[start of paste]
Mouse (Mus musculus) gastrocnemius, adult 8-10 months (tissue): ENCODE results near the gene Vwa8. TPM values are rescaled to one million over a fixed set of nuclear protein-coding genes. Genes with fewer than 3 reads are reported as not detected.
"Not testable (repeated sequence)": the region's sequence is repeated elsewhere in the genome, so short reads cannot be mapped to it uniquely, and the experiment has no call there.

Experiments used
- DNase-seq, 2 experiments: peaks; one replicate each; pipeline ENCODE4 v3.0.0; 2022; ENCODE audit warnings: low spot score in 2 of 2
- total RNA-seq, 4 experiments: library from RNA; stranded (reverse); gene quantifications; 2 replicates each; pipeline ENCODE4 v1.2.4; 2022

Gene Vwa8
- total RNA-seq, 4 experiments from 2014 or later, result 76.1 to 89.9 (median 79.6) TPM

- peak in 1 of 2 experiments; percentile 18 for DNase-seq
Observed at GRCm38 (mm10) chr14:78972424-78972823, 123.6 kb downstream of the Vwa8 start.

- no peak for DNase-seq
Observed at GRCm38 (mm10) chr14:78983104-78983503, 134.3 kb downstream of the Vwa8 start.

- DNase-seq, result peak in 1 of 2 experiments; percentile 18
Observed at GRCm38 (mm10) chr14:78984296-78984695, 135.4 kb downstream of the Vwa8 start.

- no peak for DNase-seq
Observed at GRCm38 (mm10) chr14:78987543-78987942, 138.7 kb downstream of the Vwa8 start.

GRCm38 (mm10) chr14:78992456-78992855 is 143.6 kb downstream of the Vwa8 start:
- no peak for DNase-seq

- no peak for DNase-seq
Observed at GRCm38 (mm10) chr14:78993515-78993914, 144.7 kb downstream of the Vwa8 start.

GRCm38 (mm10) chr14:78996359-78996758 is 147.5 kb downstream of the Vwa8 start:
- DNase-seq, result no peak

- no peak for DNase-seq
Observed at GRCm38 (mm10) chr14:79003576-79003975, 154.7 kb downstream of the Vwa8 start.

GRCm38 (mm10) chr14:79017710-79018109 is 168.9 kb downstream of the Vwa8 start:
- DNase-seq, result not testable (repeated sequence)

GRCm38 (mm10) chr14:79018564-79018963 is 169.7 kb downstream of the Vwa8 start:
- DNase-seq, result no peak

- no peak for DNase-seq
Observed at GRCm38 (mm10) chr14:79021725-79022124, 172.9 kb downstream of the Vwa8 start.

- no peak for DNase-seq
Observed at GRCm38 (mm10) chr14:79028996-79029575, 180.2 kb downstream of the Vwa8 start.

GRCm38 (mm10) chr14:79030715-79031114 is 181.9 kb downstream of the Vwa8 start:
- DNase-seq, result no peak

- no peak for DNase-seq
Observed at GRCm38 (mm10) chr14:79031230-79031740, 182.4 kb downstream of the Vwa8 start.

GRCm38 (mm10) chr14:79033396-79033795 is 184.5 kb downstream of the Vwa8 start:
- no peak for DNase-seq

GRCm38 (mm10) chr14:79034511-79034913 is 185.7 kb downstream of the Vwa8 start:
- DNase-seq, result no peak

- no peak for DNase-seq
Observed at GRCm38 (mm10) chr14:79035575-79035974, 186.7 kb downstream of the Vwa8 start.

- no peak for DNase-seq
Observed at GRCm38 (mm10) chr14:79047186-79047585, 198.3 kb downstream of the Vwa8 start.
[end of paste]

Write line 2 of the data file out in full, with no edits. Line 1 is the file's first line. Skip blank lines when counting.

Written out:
"Not testable (repeated sequence)": the region's sequence is repeated elsewhere in the genome, so short reads cannot be mapped to it uniquely, and the experiment has no call there.